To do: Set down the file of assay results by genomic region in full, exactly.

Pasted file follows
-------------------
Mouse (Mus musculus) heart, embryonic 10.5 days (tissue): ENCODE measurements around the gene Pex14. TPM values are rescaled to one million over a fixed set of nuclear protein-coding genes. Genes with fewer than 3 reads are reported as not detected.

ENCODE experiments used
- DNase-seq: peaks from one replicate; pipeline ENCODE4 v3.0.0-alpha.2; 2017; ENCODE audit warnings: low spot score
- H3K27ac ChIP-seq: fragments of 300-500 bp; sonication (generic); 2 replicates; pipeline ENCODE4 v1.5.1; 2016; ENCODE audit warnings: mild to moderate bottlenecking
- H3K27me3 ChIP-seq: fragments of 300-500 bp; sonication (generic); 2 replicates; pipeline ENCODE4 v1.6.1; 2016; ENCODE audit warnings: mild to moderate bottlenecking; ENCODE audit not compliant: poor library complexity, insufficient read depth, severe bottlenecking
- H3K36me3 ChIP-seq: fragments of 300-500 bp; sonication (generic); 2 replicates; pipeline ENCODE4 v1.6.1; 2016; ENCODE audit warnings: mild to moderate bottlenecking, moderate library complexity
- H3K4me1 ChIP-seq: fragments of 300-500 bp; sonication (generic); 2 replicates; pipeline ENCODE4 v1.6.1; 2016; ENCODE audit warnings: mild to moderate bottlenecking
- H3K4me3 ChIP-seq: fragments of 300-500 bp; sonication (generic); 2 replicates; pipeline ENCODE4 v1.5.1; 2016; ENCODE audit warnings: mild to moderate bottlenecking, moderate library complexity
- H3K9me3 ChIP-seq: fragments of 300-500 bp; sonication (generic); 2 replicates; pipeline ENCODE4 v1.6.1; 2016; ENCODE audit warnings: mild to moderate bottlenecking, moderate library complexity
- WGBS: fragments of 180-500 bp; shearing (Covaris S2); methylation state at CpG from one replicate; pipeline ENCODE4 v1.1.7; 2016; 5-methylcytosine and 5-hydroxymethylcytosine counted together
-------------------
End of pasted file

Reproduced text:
Mouse (Mus musculus) heart, embryonic 10.5 days (tissue): ENCODE measurements around the gene Pex14. TPM values are rescaled to one million over a fixed set of nuclear protein-coding genes. Genes with fewer than 3 reads are reported as not detected.

ENCODE experiments used
- DNase-seq: peaks from one replicate; pipeline ENCODE4 v3.0.0-alpha.2; 2017; ENCODE audit warnings: low spot score
- H3K27ac ChIP-seq: fragments of 300-500 bp; sonication (generic); 2 replicates; pipeline ENCODE4 v1.5.1; 2016; ENCODE audit warnings: mild to moderate bottlenecking
- H3K27me3 ChIP-seq: fragments of 300-500 bp; sonication (generic); 2 replicates; pipeline ENCODE4 v1.6.1; 2016; ENCODE audit warnings: mild to moderate bottlenecking; ENCODE audit not compliant: poor library complexity, insufficient read depth, severe bottlenecking
- H3K36me3 ChIP-seq: fragments of 300-500 bp; sonication (generic); 2 replicates; pipeline ENCODE4 v1.6.1; 2016; ENCODE audit warnings: mild to moderate bottlenecking, moderate library complexity
- H3K4me1 ChIP-seq: fragments of 300-500 bp; sonication (generic); 2 replicates; pipeline ENCODE4 v1.6.1; 2016; ENCODE audit warnings: mild to moderate bottlenecking
- H3K4me3 ChIP-seq: fragments of 300-500 bp; sonication (generic); 2 replicates; pipeline ENCODE4 v1.5.1; 2016; ENCODE audit warnings: mild to moderate bottlenecking, moderate library complexity
- H3K9me3 ChIP-seq: fragments of 300-500 bp; sonication (generic); 2 replicates; pipeline ENCODE4 v1.6.1; 2016; ENCODE audit warnings: mild to moderate bottlenecking, moderate library complexity
- WGBS: fragments of 180-500 bp; shearing (Covaris S2); methylation state at CpG from one replicate; pipeline ENCODE4 v1.1.7; 2016; 5-methylcytosine and 5-hydroxymethylcytosine counted together